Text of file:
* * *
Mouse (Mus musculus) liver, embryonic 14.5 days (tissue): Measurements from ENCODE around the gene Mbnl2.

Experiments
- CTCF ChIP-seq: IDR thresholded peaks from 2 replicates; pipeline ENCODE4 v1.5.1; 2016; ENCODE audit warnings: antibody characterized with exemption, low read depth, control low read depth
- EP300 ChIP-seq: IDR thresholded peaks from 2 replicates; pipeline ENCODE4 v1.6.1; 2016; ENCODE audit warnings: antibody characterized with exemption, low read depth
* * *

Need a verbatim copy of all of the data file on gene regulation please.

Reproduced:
Mouse (Mus musculus) liver, embryonic 14.5 days (tissue): Measurements from ENCODE around the gene Mbnl2.

Experiments
- CTCF ChIP-seq: IDR thresholded peaks from 2 replicates; pipeline ENCODE4 v1.5.1; 2016; ENCODE audit warnings: antibody characterized with exemption, low read depth, control low read depth
- EP300 ChIP-seq: IDR thresholded peaks from 2 replicates; pipeline ENCODE4 v1.6.1; 2016; ENCODE audit warnings: antibody characterized with exemption, low read depth